Church Revitalization is a growing topic across the Southern Baptist Convention, signified by the North American Mission Board spending most of its report at the SBC focusing on church revitalization. This is a welcome trend for me since the vast majority of our churches have plateaued or declined. In some interviews that I did for a seminary assignment a few years ago, several denominational leaders expressed doubt that the denomination agencies would ever assist in this area.
Not only has NAMB taken up the topic, but it is a passion of LifeWay CEO Thom Rainer, as demonstrated in several of his works, including his daily blog. You can read two of them here and here. I am excited about the fact that our denomination leaders are focusing on church revitalization.
I have lead in what I believe are two church revitalizations. Both would be considered small churches, especially the first one. While there may not be large numbers that grab attention, in both of these churches, attendance grow, baptism numbers increased, they became financially stable, new ministries were started, the churches impacted their communities, and the church took a lead in missions. I believe I left both churches stronger than they were when I arrived.
I am now four months into another church revitalization. Yazoo City First Baptist Church is a great church with a strong past, but it has experienced decline, followed by plateau. The church’s future is bright, as they have been very willing to follow new leadership, and they have a great desire to see revitalization.
What follows are some lessons I have learned from my previous experiences. I hope they encourage someone in the midst of revitalization, and they also serve as a reminder to me and the commitment I have made to my current church.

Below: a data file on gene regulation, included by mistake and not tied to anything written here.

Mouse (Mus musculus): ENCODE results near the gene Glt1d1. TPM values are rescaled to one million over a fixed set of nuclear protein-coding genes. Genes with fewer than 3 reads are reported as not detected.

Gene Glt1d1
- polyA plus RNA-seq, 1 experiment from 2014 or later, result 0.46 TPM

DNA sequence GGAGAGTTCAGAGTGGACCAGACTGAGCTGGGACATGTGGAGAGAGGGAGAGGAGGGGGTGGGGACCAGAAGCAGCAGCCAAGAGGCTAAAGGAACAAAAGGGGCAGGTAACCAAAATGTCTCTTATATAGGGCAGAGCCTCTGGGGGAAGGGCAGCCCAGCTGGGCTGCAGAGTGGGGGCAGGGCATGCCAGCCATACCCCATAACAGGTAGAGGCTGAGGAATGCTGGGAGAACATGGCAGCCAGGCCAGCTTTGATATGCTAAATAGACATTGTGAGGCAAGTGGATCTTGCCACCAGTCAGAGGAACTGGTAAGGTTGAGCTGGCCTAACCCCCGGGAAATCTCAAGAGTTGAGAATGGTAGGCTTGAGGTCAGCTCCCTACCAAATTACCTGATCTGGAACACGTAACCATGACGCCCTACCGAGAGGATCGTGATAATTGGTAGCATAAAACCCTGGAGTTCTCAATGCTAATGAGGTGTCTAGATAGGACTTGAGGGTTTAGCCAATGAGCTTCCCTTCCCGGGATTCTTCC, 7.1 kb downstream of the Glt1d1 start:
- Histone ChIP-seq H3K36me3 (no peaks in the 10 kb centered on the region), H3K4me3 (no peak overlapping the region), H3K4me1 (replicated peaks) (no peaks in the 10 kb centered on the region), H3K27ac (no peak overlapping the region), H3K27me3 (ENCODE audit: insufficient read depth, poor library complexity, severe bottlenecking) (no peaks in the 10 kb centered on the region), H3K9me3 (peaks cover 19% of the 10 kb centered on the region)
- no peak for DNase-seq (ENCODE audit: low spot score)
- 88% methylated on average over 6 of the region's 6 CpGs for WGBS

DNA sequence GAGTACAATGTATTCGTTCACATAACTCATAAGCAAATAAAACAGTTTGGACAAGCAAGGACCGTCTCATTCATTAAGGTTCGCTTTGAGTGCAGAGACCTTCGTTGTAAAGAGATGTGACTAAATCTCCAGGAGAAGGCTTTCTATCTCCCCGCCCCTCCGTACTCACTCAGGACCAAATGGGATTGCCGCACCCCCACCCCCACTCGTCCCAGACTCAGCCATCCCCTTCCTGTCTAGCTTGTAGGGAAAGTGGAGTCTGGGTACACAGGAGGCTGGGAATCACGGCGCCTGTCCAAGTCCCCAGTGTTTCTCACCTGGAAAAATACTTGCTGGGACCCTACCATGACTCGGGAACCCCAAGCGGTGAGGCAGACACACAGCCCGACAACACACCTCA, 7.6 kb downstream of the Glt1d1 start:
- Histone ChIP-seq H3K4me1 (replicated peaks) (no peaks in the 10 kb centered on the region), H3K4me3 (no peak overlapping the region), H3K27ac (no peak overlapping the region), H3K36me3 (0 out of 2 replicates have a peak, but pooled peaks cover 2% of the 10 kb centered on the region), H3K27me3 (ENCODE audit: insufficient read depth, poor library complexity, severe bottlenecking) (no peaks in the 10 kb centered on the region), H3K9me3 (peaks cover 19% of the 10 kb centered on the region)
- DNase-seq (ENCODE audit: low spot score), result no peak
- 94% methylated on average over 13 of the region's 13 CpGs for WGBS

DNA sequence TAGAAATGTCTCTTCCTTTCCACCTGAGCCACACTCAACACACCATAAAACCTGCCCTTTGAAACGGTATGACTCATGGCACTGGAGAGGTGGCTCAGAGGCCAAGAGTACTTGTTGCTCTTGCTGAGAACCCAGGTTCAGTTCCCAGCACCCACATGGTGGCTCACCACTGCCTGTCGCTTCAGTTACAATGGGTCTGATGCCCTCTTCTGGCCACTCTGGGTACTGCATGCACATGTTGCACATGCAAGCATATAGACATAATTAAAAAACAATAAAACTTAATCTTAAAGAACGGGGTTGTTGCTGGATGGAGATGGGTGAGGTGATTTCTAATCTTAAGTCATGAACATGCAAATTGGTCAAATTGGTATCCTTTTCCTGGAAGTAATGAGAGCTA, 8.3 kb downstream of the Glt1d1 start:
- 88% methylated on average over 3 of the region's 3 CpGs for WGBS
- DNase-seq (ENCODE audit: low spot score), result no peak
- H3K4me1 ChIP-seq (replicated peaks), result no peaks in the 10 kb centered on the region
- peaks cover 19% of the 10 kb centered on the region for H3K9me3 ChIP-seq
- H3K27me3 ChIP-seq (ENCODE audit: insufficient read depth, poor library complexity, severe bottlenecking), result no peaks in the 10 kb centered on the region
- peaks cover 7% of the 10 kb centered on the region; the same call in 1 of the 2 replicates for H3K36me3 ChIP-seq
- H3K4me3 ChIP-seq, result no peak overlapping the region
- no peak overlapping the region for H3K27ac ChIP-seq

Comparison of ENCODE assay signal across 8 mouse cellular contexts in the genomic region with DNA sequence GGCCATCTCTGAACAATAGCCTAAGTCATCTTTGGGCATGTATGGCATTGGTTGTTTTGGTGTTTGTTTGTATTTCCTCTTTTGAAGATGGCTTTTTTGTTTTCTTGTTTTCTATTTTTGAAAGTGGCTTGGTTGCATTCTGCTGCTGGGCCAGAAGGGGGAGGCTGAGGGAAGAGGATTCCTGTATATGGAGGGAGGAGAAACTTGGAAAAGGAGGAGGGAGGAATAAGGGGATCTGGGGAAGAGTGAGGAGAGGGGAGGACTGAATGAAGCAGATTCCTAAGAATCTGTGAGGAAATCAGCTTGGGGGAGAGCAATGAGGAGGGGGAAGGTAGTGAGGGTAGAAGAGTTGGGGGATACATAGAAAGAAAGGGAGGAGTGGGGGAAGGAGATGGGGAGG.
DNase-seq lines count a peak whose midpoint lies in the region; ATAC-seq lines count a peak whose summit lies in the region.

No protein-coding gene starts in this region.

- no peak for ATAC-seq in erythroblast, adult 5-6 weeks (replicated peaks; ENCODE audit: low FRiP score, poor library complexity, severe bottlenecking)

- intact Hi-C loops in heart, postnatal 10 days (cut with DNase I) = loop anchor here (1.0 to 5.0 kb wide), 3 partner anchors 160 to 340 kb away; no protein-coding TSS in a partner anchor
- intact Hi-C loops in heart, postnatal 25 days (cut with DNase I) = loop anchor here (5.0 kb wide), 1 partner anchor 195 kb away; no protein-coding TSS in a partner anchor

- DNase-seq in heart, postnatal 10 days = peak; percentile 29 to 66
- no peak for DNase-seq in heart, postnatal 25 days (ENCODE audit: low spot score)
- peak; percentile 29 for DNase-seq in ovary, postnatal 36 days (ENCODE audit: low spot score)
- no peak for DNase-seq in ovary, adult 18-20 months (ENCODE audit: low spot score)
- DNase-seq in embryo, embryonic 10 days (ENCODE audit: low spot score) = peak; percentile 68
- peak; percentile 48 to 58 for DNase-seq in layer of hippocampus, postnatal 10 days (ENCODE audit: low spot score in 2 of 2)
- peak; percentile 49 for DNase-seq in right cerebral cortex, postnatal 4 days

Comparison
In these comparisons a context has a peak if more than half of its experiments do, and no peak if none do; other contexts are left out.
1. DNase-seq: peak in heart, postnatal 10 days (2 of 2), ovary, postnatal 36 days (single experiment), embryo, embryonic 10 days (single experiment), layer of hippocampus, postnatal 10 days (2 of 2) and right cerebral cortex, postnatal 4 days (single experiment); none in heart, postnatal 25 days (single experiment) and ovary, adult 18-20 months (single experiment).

Be patient. Revitalization will not happen overnight. There will be struggles, it will be slow, but it will come. I think many never see revitalization because they give up before it happens.
Be flexible. There will be resistance to change. What worked at one place, or what you read, will not necessarily work where you are. Listen to the people and find areas where they are willing to address to bring change. Start there. When we are stubborn and refuse to be flexible, revitalization will not occur.
Love the people. You cannot lead people that you do not love. Invest in them and they will invest in you- and what you want to do. Get to know them, which will result in you hearing their fears about change. Only then are you able to lead effectively. Live life with your church.
Serve the community. Part of revitalization is moving the church outside of its walls, and it begins with the pastor serving the community. Be involved in organizations. Work to meet needs that exist. If there is a local school, be involved in it. The church will become an integral part of the community. It will change the way the community sees the church, as well as how the church sees the community.
I must share a disclaimer, though: this has caused me the greatest frustrations in both of my previous pastorates, especially the second. If you do not go with the status quo in the community, be prepared for heartache. However, I would not trade the results of my willingness to serve the community for anything.
Develop trust. I have never played poker, but I know that a poker player gathers chips and does not necessarily cash them all in at the beginning. However, there comes a time when he has to take the risk. In ministry, as you love the people and serve them, you are gaining “chips.” You can “cash in” a few chips periodically as you ask people to follow you. Some things will require more “chips,” but you must earn the “chips” before you can cash in. You earn “chips” as you develop trust.
Create a heart for missions. For revitalization to occur, the church must take the focus off themselves. As you minister in the community, you are doing local missions, but create an Acts 1:8 strategy. Both of my previous churches sponsored new church starts and took mission trips in North America. Long-term relationships were established. Then, my second church lead a network of Arkansas Baptist churches to adopt a people group in Chile.
Commit to the long-term. I stayed at my first church for over five years and my second one for seven. I could have easily left after two years at both, but God did not lead me that direction. Was everything perfect? Oh no, there were times I was ready to leave. But I am thankful that I remained committed to the work God was doing in each church.
While many are called to church planting, most churches in the SBC need someone to answer the call to revitalization. It can be difficult, but it is great to see a struggling church turn around and be a force in its community. Its impact is far-reaching.